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TTC fare freeze dependant upon healthy Toronto economy

As far as I can tell, the idea of a near-term TTC fare increase quickly went from a mere suggestion to a genuine concern for a lot of people.

As far as I can tell, the idea of a near-term TTC fare increase quickly went from a mere suggestion to a genuine concern for a lot of people.

On Friday TTC chair Adam Giambrone flatly told me there would be no fare increase. Since he is closely allied with Mayor David Miller and both have committed to a freeze for 2009, I would be surprised if they risk the political damage of a reversal.

Of course this presumes the city and TTC budgets don’t happen to melt down as the economy contracts.

We’re trusting Miller and his supporters that the city budget is sound and can remain that way through the potentially tough year ahead. Even if Toronto’s finances do cope, I would expect huge pressure for a fare hike as soon as, oh, January 1, 2010.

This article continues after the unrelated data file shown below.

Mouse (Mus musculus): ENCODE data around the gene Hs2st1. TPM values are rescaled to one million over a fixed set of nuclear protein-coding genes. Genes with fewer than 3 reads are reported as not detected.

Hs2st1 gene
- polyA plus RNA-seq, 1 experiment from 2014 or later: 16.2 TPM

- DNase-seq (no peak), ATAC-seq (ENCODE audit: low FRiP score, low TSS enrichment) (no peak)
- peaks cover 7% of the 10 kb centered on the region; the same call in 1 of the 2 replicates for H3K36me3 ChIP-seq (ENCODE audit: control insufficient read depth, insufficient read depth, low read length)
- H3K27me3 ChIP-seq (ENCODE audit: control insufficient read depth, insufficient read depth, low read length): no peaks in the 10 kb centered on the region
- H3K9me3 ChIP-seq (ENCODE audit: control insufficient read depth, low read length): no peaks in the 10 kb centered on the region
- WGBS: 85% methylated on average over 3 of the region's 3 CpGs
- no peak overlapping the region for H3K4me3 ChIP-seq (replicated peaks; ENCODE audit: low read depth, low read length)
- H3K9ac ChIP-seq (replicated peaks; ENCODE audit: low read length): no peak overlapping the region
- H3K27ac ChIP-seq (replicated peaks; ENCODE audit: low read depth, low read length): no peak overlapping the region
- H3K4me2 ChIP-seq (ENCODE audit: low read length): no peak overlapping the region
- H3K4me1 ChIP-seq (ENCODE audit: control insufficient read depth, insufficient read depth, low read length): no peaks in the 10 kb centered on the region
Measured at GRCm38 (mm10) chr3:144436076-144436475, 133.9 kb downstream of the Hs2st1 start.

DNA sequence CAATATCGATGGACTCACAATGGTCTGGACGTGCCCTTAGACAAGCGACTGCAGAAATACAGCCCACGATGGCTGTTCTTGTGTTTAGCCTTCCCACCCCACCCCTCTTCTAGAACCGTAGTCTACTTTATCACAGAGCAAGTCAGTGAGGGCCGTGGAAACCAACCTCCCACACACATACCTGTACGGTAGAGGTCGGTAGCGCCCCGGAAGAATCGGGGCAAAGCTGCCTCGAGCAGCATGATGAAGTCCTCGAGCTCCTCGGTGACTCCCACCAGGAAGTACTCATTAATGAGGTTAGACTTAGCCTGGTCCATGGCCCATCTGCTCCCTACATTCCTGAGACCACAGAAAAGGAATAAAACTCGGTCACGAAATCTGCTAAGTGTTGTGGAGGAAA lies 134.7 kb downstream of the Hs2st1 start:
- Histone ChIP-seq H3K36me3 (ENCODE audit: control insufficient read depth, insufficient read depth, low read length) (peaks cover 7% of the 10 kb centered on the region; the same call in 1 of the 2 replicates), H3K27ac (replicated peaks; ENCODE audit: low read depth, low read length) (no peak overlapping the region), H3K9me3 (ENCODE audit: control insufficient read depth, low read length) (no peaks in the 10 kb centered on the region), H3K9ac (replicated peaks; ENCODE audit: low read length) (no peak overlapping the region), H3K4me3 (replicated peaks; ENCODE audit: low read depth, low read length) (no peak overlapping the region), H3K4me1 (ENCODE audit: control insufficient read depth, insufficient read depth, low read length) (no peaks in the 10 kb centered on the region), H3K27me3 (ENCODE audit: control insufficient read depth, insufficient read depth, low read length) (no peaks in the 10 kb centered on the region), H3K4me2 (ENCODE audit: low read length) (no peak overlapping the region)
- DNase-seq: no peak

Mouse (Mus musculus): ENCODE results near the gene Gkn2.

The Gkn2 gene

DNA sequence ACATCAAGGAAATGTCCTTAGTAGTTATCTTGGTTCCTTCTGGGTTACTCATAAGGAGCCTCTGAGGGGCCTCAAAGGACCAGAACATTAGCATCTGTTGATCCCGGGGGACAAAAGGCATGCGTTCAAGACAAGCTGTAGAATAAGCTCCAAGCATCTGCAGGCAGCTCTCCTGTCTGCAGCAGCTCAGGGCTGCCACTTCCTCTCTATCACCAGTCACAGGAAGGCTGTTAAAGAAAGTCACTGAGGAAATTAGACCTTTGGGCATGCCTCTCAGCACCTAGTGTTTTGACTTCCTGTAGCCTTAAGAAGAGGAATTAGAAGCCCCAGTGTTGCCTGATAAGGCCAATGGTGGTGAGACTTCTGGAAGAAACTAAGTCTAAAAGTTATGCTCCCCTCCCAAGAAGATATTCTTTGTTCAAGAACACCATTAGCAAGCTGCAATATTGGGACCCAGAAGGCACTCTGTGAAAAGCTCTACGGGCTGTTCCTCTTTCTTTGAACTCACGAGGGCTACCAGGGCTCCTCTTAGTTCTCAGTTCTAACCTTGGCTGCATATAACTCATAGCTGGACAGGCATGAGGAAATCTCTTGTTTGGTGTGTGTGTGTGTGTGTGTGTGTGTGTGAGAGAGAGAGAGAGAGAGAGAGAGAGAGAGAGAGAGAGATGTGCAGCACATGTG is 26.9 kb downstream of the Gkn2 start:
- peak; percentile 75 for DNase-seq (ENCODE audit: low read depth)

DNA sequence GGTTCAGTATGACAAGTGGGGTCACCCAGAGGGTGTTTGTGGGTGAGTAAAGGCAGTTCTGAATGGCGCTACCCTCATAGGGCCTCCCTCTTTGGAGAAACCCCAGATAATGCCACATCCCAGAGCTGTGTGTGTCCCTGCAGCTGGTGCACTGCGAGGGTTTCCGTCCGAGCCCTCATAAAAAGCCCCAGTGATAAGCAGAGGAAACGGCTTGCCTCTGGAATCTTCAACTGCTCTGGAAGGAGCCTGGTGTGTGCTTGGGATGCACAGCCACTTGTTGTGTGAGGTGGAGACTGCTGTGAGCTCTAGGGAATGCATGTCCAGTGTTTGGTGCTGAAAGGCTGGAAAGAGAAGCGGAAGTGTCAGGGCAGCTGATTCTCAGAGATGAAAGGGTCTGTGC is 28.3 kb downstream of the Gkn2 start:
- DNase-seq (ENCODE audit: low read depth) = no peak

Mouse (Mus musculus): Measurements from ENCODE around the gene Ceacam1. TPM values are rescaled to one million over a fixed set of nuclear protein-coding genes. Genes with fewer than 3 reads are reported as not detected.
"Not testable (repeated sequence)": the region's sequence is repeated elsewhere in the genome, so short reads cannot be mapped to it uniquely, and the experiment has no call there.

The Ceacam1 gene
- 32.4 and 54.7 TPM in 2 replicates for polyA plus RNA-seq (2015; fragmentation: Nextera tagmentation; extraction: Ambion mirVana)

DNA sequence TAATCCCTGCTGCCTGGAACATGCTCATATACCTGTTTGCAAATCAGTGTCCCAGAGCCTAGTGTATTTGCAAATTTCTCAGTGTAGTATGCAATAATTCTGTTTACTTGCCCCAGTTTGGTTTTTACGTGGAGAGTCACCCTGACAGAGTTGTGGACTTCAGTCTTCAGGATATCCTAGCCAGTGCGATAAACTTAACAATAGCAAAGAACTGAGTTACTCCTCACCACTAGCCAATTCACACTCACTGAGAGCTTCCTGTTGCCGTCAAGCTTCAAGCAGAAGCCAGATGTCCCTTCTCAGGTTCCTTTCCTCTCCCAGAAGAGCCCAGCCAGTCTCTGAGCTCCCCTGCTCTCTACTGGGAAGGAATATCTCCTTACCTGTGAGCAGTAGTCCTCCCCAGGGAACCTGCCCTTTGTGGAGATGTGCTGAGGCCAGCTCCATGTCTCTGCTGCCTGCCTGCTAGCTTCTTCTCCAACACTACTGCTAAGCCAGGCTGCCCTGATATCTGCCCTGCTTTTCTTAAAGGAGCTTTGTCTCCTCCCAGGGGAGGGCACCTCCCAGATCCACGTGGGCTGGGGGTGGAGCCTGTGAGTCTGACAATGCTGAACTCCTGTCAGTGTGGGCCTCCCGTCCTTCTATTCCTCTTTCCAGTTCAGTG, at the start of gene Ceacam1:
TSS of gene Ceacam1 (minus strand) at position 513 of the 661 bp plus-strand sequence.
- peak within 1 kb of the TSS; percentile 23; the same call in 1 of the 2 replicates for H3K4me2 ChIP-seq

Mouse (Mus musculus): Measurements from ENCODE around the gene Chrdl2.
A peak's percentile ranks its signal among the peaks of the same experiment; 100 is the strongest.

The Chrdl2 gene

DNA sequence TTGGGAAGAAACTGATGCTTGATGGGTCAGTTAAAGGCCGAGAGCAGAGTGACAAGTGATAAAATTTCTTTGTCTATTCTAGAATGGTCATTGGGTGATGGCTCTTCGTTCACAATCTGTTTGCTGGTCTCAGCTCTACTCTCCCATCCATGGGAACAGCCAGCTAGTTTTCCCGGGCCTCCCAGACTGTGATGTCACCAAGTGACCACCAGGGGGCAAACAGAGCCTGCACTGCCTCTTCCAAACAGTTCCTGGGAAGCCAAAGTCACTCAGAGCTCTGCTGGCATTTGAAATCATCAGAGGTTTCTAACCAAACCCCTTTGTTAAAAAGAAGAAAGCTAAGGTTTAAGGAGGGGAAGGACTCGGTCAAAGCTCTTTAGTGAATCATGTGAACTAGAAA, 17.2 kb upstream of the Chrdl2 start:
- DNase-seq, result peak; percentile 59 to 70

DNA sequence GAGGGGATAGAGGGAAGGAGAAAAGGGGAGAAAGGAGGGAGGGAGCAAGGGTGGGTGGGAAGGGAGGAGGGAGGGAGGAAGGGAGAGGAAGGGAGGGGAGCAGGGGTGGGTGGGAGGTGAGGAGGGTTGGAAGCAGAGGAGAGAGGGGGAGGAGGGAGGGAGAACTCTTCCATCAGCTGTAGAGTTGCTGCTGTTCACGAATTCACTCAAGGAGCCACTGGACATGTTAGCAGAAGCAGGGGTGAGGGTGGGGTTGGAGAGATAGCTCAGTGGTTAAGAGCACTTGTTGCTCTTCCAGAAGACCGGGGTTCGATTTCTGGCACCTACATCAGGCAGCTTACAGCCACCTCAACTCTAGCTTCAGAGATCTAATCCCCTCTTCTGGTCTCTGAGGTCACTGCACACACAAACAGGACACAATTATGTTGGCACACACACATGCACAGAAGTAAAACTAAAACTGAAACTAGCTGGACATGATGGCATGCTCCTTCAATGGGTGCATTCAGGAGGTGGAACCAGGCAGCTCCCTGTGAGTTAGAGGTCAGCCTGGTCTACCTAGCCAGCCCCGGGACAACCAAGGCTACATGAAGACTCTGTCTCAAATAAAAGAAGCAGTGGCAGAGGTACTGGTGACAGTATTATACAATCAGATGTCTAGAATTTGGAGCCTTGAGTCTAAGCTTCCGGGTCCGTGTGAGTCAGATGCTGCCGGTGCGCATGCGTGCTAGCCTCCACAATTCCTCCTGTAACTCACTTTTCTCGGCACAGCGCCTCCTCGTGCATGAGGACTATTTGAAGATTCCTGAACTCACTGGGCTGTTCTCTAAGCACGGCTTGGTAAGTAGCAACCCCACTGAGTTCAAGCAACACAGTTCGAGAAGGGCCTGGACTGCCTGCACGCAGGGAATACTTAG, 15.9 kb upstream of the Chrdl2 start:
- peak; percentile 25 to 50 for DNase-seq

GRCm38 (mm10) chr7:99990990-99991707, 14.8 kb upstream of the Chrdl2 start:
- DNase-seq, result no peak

As for the TTC’s books I remain wary of the commission’s ability to contain costs in a sustainable, responsible manner.

But, although job losses typically translate into an immediate drop in ridership, the big expansion of bus service last year may explain why more passengers are getting on board. In past years the agency cut back on schedules during economic downturns — doing the opposite might actually support
Torontonians through hard times.

If you’re broke, additional late evening service may be irrelevant. Let’s hope the city’s budget does remain seaworthy, and in the meantime go take advantage of the most extensive transit coverage we’ve had in more than a decade.

 
 
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